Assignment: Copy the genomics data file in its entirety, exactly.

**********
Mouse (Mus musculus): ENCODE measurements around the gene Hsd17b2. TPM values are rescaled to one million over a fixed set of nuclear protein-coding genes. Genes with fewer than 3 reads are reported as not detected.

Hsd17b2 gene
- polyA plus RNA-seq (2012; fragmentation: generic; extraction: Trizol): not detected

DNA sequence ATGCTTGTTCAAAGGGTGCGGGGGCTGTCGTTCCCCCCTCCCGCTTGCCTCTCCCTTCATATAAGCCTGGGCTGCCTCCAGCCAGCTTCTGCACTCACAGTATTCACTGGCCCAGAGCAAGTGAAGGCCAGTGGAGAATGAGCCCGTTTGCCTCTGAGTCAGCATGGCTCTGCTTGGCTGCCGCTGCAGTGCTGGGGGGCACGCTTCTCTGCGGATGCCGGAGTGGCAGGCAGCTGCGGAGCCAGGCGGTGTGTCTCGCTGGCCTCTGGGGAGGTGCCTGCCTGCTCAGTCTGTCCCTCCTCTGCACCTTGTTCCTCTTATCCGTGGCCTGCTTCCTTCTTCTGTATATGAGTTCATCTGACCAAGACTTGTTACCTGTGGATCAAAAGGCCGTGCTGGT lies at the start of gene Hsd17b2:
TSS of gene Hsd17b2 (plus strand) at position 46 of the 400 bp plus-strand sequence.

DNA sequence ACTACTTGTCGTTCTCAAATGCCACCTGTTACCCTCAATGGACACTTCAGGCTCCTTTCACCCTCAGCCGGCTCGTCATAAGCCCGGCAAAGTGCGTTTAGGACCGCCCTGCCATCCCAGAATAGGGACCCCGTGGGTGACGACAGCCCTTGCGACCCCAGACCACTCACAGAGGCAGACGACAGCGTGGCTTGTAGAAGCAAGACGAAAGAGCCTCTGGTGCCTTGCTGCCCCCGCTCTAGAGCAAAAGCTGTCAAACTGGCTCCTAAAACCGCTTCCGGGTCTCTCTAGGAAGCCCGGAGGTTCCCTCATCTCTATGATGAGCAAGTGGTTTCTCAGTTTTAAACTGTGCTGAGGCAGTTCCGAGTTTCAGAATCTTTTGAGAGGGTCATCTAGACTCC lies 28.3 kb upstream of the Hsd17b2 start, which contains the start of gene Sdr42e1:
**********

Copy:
Mouse (Mus musculus): ENCODE measurements around the gene Hsd17b2. TPM values are rescaled to one million over a fixed set of nuclear protein-coding genes. Genes with fewer than 3 reads are reported as not detected.

Hsd17b2 gene
- polyA plus RNA-seq (2012; fragmentation: generic; extraction: Trizol): not detected

DNA sequence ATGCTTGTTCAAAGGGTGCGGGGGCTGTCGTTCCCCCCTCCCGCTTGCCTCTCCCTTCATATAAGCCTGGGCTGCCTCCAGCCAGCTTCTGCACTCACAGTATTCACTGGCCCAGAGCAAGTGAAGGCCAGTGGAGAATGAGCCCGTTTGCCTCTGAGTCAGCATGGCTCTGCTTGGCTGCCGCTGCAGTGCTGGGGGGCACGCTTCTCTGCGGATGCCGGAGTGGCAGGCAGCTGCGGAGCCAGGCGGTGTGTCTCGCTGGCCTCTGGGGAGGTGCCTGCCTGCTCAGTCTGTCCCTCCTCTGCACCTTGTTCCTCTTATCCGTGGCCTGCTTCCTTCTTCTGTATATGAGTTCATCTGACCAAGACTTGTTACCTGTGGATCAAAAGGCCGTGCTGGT lies at the start of gene Hsd17b2:
TSS of gene Hsd17b2 (plus strand) at position 46 of the 400 bp plus-strand sequence.

DNA sequence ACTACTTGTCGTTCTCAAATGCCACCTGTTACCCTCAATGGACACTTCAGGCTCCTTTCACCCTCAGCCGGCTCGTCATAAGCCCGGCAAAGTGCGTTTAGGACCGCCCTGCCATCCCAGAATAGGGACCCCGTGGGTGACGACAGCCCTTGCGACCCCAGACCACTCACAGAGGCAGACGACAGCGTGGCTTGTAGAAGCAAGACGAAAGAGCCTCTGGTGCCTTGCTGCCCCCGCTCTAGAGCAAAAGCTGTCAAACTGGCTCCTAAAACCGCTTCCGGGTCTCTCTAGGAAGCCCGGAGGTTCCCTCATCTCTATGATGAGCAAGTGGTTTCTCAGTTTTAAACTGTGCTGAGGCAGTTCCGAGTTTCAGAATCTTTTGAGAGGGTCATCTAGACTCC lies 28.3 kb upstream of the Hsd17b2 start, which contains the start of gene Sdr42e1: